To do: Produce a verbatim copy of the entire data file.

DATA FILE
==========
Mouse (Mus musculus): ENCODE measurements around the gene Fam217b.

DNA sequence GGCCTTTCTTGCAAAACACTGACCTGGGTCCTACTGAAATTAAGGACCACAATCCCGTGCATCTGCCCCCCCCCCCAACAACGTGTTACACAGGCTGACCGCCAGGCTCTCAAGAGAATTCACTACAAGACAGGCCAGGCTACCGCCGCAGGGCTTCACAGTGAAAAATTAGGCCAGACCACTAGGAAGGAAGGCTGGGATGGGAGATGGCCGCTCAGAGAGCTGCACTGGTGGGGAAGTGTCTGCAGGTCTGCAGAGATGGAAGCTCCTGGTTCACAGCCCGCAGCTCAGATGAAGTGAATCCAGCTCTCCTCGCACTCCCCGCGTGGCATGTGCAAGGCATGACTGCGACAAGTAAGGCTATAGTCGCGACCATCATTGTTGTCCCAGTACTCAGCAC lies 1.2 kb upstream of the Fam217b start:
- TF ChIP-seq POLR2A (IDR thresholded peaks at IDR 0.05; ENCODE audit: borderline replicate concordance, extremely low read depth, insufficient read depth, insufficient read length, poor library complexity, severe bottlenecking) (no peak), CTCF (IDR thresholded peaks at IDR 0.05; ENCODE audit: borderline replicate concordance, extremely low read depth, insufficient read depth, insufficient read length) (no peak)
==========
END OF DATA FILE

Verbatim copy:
Mouse (Mus musculus): ENCODE measurements around the gene Fam217b.

DNA sequence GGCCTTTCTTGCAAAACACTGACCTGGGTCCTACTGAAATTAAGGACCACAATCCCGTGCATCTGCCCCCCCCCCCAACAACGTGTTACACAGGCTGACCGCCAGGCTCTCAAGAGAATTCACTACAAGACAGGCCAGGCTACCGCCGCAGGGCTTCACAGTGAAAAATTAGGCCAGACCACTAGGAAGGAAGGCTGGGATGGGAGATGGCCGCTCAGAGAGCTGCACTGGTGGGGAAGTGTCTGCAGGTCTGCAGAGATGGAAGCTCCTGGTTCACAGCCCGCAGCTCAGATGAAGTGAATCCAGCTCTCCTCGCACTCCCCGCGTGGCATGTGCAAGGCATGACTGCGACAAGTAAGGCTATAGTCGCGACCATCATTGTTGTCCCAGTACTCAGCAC lies 1.2 kb upstream of the Fam217b start:
- TF ChIP-seq POLR2A (IDR thresholded peaks at IDR 0.05; ENCODE audit: borderline replicate concordance, extremely low read depth, insufficient read depth, insufficient read length, poor library complexity, severe bottlenecking) (no peak), CTCF (IDR thresholded peaks at IDR 0.05; ENCODE audit: borderline replicate concordance, extremely low read depth, insufficient read depth, insufficient read length) (no peak)